Reasonable creatures: essays on women and feminism
She writes about sex, children's books, the media, breast implants, the mind of an antiabortionist. She invokes Moby Dick and Gilligan's Island, Lorena Bobbitt and Lysistrata ("the original woman's strike-for-peace-nik"). For more than a decade, in her wonderfully provocative, wittily astute, graceful and gutsy pieces in The Nation, The New Yorker and The New York Times, she has taken the strongest positions on the thorniest moral issues and the most controversial events, from date rape to surrogate motherhood, to violence against women, to the Anita Hill hearings, to fetal rights and mothers' "wrongs." The best of her pieces are gathered here.
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Reasonable creatures: essays on women and feminismUser Review - Not Available - Book Verdict
Poet and journalist Pollitt's book is a collection of witty, enlightening, and highly entertaining essays and social commentary on how events concerning women-the Lorena Bobbit case, the Baby M case ... Read full review
Over the past few years, Katha Pollitt’s lucid essays on aspects of women in American society have appeared in major periodicals, and this collection of nineteen of her best makes excellent reading. Pollitt successfully takes on major issues facing modern women including health concerns, economic status, social stereotypes, media biases, and attitudes toward gender differences.
Pollitt’s depth and range is extensive. Several essays were written in response to specific news stories, such as the Baby M case, the Palm Beach rape trial, the publication of Germaine Greer’s book on menopause, or the increasing violence of antiabortionists. Some are humorous but with a serious message, such as “The Smurfette Principle,” in which she discusses the predominance of male characters in cartoons and toys, where boys are still seen as the norm and girls as the stereotyped variation. More than one essay makes it clear that society must immediately deal more sensibly with the growing issues surrounding embryo implants, surrogate mothers, and other variations from “traditional” birthing and childrearing.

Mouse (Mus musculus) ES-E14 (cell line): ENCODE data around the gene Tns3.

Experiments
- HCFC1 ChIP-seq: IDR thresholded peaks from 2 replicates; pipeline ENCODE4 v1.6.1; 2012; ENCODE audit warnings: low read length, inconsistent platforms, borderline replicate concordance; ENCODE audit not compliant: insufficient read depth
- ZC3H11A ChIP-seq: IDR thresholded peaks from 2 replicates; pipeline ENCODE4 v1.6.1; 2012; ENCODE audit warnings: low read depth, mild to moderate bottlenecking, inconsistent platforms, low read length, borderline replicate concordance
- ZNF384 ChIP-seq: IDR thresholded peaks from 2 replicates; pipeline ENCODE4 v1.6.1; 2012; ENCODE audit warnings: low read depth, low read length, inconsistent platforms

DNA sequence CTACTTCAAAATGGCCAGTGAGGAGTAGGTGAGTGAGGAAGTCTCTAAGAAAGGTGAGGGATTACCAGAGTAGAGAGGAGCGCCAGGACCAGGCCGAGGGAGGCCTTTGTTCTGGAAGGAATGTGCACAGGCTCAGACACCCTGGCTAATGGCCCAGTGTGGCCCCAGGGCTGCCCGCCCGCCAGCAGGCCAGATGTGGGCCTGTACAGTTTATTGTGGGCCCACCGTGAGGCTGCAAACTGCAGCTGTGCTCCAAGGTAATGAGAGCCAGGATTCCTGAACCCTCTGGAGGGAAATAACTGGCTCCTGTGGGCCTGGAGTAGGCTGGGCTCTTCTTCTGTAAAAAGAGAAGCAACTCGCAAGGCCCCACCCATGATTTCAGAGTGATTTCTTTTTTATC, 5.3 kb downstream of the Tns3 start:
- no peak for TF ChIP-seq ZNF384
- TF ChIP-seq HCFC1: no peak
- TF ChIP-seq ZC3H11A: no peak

Pollitt takes her title from a line in Mary Wollstonecraft’s A VINDICATION OF THE RIGHTS OF WOMAN (1792): “I wish to see women neither heroines nor brutes, but reasonable creatures.” As Pollitt adds, this is the position of seeing women as “Human beings, in other words. No more, no less.” The particular strength of Pollitt’s essays individually and collectively is precisely her concern for—and her intelligent discussion of—women’s entitlement to full human rights.
Children of Choice
Violence in a Mans World
On the Merits
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